By Alexis Tellez ’18
Students that are in a sport at Pritzker know how difficult it is to handle both the sport and being able to keep up with their education. Some students have a difficult time managing both, but eventually figure it out, as stated by Guadalupe Ramos, senior. The struggles of student athletes is known among students. What about the struggles the coaches go through? How do they figure out how to manage being a teacher, a coach, and still be able to manage their own personal life?
Being a teacher at PCP is already a lot of work with teaching multiple classes in one day, coming up with a lesson to teach, grading papers, and assigning work. Coaching is time consuming and requires a lot from the coach, as Alison Pallardy, freshman literature teacher, states, “Especially during the season a lot of times I dont get home until 8 or 9[..] if we are at games or practice.” That is just about the sport, but they also have to manage their time to figure out what to teach. Pallardy stated, “I have to be really productive over the weekends when it comes to getting stuff done for class because I don’t have as much time during the weekdays.”
Students also manage to notice how coaching is a hard thing to do, as Justin Rodriguez, senior, stated, “I see how Ms. Pallardy sometimes comes in into practice being tired[..] but she always manages to bring a very positive and active mood that is absorbed by the other students.” When she brings in a positive attitude to practice and matches, then that is reflected on how the cheerleading team performs and ends up winning, as stated by Paola Diaz, junior.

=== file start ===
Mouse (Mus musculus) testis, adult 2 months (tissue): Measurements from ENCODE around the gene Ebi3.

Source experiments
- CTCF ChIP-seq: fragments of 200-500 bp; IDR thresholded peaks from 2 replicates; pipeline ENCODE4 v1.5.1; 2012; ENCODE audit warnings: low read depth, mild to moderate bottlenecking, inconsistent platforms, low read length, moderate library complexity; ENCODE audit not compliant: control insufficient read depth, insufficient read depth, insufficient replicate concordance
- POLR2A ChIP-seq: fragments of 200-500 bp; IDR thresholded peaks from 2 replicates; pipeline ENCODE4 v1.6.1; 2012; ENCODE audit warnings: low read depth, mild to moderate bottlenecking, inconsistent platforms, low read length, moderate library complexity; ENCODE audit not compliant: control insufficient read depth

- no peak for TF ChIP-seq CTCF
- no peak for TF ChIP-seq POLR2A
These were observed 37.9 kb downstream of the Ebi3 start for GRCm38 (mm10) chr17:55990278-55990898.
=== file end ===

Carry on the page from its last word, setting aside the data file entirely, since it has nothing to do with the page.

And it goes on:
Coaches at Pritzker have different reasons on why they decided to manage the sport they have. Mark Rychlik, P.E teacher, stated, “Football has been a sport in which I personally have been good at since I was a kid[..] I like to see players grow as an individuals, as some start being timid and end up being more active in the field and doing good plays.”
Football players also share the similar ideas as Rodriguez stated, “There are students from lower grade levels that have made it into the team and seem to be scared to even do a simple tackle[..] over time they gain confidence as they become used to practice and how it feels to actually be in the field and play actual games and not being just a practice anymore.”
Other students share similar points as Diaz stated, “When I started doing cheerleading I was very nervous because I wanted to not embarrass myself. I knew that with the support of Ms. Pallardy I would be able to learn more and become a better cheerleader.” The cheerleading coach, Pallardy, joined because there was help being needed and that opportunity came her way and she accepted as Pallardy stated.
Other coaches effort is not left behind, as Jennifer Barajas stated, “I have attended various games from different sports and I can see how much effort each team puts into winning and that is reflected on the coaches. If the coaches do a good job then the team as a whole will do good in the games.”